Rule 26(g)(3) itself allows for the possibility that litigants may bargain away compensatory sanctions. Although the Rule requires the Court to impose sanctions for violations, it does not mandate imposition of compensatory costs and fees. Instead, the Rule requires the court to impose an “appropriate” sanction for violations without substantial justification. Fed. R. Civ. P. 26(g)(3). An appropriate sanction “may include an order to pay the reasonable expenses, including attorney's fees, caused by the violation,” but costs and fees are not mandatory under the Rule. Id.; see also Fed. R. Civ. P. 26(g) advisory committee's note to 1983 amendment (“The nature of the sanction is a matter of judicial discretion to be exercised in light of the particular circumstances.”); Rojas v. Town of Cicero, Illinois, 775 F.3d 906, 909 (7th Cir.2015) (noting that a district court may award fees and costs as an appropriate sanction under Rule 26(g)(3), but that such an award is not required). Thus, even as a court's decision to impose sanctions under Rule 26(g)(3) may outlive settlement of the underlying case, nothing in the Rule keeps an award of compensatory sanctions live when a party has bargained away its right to those sanctions by settlement.

It could be argued that the Court should remand to the magistrate for a determination of how much of HME's approximately $1.3 million in requested costs and fees HME did not receive as part of the settlement. Such an argument misses the point for at least two reasons. First, the settlement has mooted the issue of compensatory sanctions entirely; it has not merely narrowed an otherwise relevant inquiry into how much HME is due. By the plain terms of the settlement agreement, HME is neither due anything in costs and fees, nor able to collect anything in costs and fees. Instead, HME was compensated by the consideration provided for in the settlement (including entry of a permanent injunction against RF Defendants) and has released any right to costs and fees. Thus, on the issue of compensatory sanctions, there is nothing left for the Court to consider.

Second, remanding to the magistrate for a determination of the amount of compensatory sanctions left on the settlement table, after HME bargained away its right to such sanctions, would invite the Court to rewrite the terms of a final settlement agreement. This is not the proper function of the federal courts. Where parties have reached a settlement agreement, the court should not modify that agreement by imposing settlement terms on which there has been no meeting of the minds. See, e.g., Bradley v. Am. Household Inc., 378 F.3d 373, 380 (4th Cir.2004) (holding that a post-settlement imposition of compensatory sanctions was unwarranted where the beneficiary of such sanctions had contractually agreed to forego those sanctions as part of a settlement agreement). Here, the RF Defendants agreed to pay a specific sum of money and consent to the entry of permanent injunction against them in exchange for HME releasing any and all claims to costs and fees and agreeing to joint dismissal of the case. (Agreement ¶¶ 2, 3, 6.) The parties also agreed that the written agreement “contains the entire understanding and agreement between the parties.” (Id. at ¶ 14.) Under these circumstances, any additional award of costs and fees would be inconsistent with the settlement terms actually negotiated and agreed upon. Such an award also would run counter to the strong public policy favoring settlement of litigation by reducing, ex ante, litigants' incentive to settle. See Ahern v. Cent. Pac. Freight Lines, 846 F.2d 47, 48 (9th Cir.1988) (“It is well recognized that settlement agreements are judicially favored as a matter of sound public policy.”) (quoting Speed Shore Corp. v. Denda, 605 F.2d 469, 473 (9th Cir.1979) ).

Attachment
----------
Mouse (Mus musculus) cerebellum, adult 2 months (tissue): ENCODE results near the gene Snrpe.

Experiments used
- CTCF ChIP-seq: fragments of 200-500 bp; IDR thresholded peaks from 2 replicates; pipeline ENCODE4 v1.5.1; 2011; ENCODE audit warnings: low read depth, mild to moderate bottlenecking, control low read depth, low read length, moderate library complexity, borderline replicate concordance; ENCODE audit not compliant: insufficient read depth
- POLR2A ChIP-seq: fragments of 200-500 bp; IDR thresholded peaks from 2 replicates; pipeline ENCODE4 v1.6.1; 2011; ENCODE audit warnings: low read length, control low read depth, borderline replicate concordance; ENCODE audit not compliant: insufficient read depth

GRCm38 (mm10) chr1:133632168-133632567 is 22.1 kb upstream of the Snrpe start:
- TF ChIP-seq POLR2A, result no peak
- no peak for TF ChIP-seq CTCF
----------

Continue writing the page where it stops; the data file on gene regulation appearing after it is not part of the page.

D. Vacatur is Appropriate